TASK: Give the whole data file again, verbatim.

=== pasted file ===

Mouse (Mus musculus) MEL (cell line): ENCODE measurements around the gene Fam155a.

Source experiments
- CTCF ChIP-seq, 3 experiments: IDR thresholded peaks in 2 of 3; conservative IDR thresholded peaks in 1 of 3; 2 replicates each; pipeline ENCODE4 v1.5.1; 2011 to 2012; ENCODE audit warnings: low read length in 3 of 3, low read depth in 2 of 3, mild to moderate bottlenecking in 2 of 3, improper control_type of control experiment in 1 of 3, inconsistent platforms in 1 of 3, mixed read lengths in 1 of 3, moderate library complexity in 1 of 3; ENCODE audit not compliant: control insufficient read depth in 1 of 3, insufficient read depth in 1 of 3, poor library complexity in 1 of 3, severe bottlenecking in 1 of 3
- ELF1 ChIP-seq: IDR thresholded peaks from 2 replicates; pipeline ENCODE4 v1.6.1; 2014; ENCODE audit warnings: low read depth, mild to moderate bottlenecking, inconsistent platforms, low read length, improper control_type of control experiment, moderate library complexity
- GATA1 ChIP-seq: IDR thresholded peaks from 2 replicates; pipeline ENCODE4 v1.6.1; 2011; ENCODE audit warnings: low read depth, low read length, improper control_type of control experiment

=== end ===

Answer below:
Mouse (Mus musculus) MEL (cell line): ENCODE measurements around the gene Fam155a.

Source experiments
- CTCF ChIP-seq, 3 experiments: IDR thresholded peaks in 2 of 3; conservative IDR thresholded peaks in 1 of 3; 2 replicates each; pipeline ENCODE4 v1.5.1; 2011 to 2012; ENCODE audit warnings: low read length in 3 of 3, low read depth in 2 of 3, mild to moderate bottlenecking in 2 of 3, improper control_type of control experiment in 1 of 3, inconsistent platforms in 1 of 3, mixed read lengths in 1 of 3, moderate library complexity in 1 of 3; ENCODE audit not compliant: control insufficient read depth in 1 of 3, insufficient read depth in 1 of 3, poor library complexity in 1 of 3, severe bottlenecking in 1 of 3
- ELF1 ChIP-seq: IDR thresholded peaks from 2 replicates; pipeline ENCODE4 v1.6.1; 2014; ENCODE audit warnings: low read depth, mild to moderate bottlenecking, inconsistent platforms, low read length, improper control_type of control experiment, moderate library complexity
- GATA1 ChIP-seq: IDR thresholded peaks from 2 replicates; pipeline ENCODE4 v1.6.1; 2011; ENCODE audit warnings: low read depth, low read length, improper control_type of control experiment